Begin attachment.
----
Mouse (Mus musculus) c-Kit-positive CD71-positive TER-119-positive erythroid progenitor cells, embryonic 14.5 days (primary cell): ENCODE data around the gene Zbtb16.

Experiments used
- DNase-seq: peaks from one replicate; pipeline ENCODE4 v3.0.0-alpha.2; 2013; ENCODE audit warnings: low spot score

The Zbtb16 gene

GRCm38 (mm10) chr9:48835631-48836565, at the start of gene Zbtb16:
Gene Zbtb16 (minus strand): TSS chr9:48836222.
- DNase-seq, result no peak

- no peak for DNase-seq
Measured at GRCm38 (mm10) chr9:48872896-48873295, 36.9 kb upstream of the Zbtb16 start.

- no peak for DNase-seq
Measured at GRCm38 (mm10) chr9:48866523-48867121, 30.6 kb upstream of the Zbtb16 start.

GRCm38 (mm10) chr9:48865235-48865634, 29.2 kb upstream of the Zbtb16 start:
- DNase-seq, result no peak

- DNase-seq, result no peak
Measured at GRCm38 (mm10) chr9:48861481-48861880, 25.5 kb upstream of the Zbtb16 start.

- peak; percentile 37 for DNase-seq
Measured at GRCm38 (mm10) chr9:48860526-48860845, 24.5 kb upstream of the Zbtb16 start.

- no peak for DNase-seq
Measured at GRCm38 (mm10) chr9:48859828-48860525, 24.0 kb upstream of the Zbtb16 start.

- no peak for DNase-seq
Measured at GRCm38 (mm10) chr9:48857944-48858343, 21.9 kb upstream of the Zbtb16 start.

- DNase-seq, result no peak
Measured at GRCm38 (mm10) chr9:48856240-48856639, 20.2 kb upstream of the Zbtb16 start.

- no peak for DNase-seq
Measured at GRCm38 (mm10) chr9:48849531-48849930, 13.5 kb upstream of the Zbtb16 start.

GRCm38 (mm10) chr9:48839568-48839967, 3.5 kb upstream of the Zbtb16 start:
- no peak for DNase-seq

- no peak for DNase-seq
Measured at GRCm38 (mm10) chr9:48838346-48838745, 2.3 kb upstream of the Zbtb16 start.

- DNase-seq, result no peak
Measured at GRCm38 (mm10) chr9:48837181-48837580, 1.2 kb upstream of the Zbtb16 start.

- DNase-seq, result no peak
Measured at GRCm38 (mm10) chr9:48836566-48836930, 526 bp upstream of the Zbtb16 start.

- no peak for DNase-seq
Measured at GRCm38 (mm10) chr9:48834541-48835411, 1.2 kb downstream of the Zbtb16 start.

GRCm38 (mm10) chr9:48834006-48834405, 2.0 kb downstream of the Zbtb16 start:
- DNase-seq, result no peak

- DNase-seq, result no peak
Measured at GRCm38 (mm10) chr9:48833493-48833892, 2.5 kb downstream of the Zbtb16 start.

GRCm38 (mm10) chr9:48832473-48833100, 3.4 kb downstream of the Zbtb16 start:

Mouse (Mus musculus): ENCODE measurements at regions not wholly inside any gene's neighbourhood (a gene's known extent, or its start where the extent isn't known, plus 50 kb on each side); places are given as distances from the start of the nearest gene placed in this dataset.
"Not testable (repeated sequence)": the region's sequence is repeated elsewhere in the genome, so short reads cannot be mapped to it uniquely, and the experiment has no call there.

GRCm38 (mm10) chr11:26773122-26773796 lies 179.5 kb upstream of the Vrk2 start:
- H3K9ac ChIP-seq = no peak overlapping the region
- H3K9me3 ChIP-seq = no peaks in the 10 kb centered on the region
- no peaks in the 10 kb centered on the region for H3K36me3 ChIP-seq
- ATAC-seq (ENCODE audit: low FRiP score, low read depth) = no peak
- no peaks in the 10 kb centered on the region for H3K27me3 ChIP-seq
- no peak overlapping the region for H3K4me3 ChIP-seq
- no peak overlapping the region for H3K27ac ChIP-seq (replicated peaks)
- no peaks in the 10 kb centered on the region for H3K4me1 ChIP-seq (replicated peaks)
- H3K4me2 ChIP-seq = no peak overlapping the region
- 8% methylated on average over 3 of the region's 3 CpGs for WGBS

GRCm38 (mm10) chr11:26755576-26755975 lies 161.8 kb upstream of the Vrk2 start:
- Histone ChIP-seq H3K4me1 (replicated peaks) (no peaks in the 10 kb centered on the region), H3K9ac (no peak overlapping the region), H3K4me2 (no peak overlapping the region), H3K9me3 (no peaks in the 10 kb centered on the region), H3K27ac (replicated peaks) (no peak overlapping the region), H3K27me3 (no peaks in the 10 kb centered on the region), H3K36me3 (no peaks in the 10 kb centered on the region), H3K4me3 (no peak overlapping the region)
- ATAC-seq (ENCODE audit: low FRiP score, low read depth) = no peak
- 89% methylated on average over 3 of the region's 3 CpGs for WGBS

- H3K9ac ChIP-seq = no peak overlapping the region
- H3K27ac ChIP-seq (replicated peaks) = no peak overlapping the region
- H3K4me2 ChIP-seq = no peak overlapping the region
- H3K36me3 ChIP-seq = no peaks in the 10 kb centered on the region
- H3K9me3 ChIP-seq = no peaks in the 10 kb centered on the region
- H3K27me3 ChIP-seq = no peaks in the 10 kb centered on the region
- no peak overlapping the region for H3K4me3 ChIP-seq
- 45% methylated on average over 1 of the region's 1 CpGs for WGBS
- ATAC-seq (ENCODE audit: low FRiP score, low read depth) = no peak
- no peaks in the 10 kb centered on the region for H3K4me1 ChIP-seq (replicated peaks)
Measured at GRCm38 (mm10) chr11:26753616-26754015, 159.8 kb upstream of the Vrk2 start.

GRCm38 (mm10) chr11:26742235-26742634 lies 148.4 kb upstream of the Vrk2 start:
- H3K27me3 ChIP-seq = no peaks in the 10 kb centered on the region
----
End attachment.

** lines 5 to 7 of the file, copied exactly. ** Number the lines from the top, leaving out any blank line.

GRCm38 (mm10) chr9:48835631-48836565, at the start of gene Zbtb16:
Gene Zbtb16 (minus strand): TSS chr9:48836222.
- DNase-seq, result no peak